In recent weeks Democrats have won a number of late deciding races due to absentee and provisional ballots being counted (see every district in Orange County) flipping blue AFTER election night. But these votes were all cast in a decidedly left leaning electoral environment on November 6th.
Historically, after a midterm benefiting one party over the other the environment generally returns to normal. It is hard for a party to sustain a wave electorate. Especially when the dynamics shift to a Presidential election as opposed to a more scattered midterm environment.
This brings us to one of the two remaining undecided races of 2018, North Carolina’s 9th Congressional District (CA-21 looks like Democrats 40th pick-up). Specifically, recent allegations of absentee ballot fraud surrounding two heavily Democratic counties and a Republican contractor working for Republican Mark Harris’s campaign. According to reports, over 60 percent of absentee ballots in Bladen and another Democratic leaning county went unreturned because a Republican contractor collected these ballots and committed fraud.
The District’s Election’s Board has refused to certify the results of the election (Harris leads by 905 votes) as a result. State and county investigators are also digging into the allegations. The Election’s Board set a hearing for December 21st to consider the veracity of the allegations.
Predictably, Republicans have called for the results of the election to be certified. Democrats, who did not gain a single seat in the state despite winning the most votes, argue the only way to protect the integrity of the results is to conduct a do-over. Somebody should tell them to be careful what they wish for because they probably won’t get a do-over in an electoral environment like November.
America has featured two elections since November 6th. The first was the Mississippi Senate run-off on November 27th. While nobody truly expected the race to go blue there was chatter after November 6th’s results it could. A bumbling Republican campaign by Senator Cindy Hyde-Smith did not help and probably is the reason she under-performed the state’s partisan lean. In the end, she still won by a comfortable 8 points.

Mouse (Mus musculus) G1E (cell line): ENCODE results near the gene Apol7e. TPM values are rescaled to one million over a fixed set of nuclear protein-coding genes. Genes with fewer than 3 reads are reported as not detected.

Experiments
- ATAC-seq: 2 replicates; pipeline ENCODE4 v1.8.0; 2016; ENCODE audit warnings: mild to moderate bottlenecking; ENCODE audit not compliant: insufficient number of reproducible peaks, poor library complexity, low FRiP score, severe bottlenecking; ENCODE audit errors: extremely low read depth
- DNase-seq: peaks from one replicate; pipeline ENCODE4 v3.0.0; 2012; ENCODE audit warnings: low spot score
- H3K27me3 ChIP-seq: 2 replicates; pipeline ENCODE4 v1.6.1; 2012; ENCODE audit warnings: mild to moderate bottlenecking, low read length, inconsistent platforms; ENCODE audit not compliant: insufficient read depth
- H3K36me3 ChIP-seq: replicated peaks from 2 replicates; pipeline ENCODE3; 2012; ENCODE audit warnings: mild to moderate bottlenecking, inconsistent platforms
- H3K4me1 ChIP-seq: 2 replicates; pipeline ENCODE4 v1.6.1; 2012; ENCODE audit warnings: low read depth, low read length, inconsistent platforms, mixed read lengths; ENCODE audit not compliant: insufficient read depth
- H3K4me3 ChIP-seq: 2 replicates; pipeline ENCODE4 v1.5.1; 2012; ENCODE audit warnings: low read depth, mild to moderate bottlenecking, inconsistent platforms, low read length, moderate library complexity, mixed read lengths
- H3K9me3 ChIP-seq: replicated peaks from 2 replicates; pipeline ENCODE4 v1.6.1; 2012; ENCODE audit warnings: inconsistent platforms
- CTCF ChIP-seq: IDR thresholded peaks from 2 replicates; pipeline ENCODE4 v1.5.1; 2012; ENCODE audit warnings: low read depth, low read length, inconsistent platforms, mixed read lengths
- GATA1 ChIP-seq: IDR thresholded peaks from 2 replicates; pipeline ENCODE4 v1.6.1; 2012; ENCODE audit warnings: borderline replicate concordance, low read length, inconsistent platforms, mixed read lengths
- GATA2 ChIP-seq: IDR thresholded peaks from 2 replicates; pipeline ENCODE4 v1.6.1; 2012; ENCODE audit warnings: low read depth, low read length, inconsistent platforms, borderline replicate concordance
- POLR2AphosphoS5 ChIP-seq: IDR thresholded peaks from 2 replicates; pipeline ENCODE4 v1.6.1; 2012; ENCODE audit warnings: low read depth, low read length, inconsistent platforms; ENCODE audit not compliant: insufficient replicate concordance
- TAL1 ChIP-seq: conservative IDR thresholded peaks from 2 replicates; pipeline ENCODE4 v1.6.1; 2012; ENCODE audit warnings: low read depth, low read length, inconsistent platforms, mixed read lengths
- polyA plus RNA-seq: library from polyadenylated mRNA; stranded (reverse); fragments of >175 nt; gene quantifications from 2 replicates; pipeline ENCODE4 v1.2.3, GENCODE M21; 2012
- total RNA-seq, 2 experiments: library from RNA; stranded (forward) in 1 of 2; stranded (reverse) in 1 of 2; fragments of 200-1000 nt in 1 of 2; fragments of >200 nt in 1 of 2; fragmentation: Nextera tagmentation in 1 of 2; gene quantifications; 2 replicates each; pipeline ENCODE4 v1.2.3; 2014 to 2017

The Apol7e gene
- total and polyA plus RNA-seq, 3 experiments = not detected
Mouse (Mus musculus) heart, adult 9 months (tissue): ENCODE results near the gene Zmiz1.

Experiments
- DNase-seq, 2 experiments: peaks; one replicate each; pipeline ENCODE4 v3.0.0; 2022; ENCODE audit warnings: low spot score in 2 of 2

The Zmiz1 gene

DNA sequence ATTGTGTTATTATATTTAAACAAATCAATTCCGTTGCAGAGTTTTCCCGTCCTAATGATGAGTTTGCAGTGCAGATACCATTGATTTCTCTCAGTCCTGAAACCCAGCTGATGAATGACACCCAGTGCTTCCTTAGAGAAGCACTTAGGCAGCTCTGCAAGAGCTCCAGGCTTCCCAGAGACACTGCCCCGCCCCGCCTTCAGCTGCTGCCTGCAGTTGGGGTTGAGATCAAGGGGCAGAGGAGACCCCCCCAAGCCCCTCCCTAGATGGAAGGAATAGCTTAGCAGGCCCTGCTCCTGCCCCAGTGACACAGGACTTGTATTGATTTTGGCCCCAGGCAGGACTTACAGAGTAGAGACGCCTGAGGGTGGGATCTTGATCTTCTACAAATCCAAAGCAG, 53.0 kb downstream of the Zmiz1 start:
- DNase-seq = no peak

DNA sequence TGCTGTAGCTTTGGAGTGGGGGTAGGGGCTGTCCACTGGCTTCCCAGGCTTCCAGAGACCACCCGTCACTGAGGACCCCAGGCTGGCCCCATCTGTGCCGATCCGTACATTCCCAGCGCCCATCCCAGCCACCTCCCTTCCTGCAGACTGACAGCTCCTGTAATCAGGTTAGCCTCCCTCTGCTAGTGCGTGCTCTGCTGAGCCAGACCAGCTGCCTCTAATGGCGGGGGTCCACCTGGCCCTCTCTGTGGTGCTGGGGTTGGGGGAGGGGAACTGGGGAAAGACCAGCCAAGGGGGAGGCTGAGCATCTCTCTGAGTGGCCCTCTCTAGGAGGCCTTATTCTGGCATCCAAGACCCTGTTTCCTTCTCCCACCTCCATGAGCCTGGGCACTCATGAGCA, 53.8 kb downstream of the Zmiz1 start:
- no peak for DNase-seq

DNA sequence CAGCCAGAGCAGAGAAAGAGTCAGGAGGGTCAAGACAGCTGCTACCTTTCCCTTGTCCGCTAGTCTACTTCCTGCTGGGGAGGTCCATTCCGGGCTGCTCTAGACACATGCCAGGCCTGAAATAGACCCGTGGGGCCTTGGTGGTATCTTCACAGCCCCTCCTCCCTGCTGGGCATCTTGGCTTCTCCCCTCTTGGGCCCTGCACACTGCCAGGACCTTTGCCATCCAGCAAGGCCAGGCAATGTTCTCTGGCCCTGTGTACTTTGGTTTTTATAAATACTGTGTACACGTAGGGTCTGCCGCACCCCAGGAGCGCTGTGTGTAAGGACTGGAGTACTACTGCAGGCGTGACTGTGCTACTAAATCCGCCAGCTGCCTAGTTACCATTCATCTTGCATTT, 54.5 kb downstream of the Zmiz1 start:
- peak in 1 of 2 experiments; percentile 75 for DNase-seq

Mississippi was not where Democrats were pinning their hopes though. They had their sights on a less marquee but no less significant election in Georgia, the Secretary of State runoff election.
Georgia trended blue this November with Democrats flipping a suburban Atlanta Congressional District (Newt Gingrich’s old seat), breaking the GOP’s super-majority in the legislature and losing the Governorship by a mere 50,000 votes out of 3.9 million cast. But, the party did not win a single statewide office that night and pinned its hopes on the Secretary of State contest (the only statewide race to go to a runoff).
The race pitted Republican Brad Raffensperger against former Democratic Congressman John Barrow. In November, Raffensperger won 49% and Barrow won 48%. Democrats kept staffers on the ground in the state specifically for the contest and the grassroots pushed hard for a victory.
The results were not kind to the party. Turnout (unsurprisingly) dropped precipitously for the contest and Raffensperger ended up winning the race with 52 percent of the vote. Unlike Mississippi, Georgia is a state trending purple but the party cannot seem to win statewide races even in the best environment. In a more neutral environment, the state’s partisan lean starts to show. This is an ominous sign for Democrats hoping for a do-over in the 9th.
The 9th District takes in rural majority-black and white counties on the state’s Southern border and also a large swathe of the purple Charlotte suburbs. Mark Harris upset the sitting Republican Congressman and is not a natural fit for the Charlotte suburbs. His opponent, Dan McCready, is a better fit for the district with his military background minus his partisan affiliation.
If we use Georgia’s Secretary of State contest as a baseline compared to the Georgia Governor’s race the GOP will outperform a race’s partisan lean by half a percentage point. Considering North Carolina’s 9th District has an eight point GOP lean in a neutral environment this means Harris should win by 8.5 points. But Harris is not a good fit for the district and of course nothing is ever neutral. Even so, a do-over would likely disadvantage McCready more than Harris.
The Democratic advantage seen on November 6th seems to have dissipated somewhat. If this were a suburban swing district the math might come out differently but NC-9 is still a red leaning district. Democrats need a wave or profoundly blue electoral environment to win it. An off year, do-over election is unlikely to yield the result they want.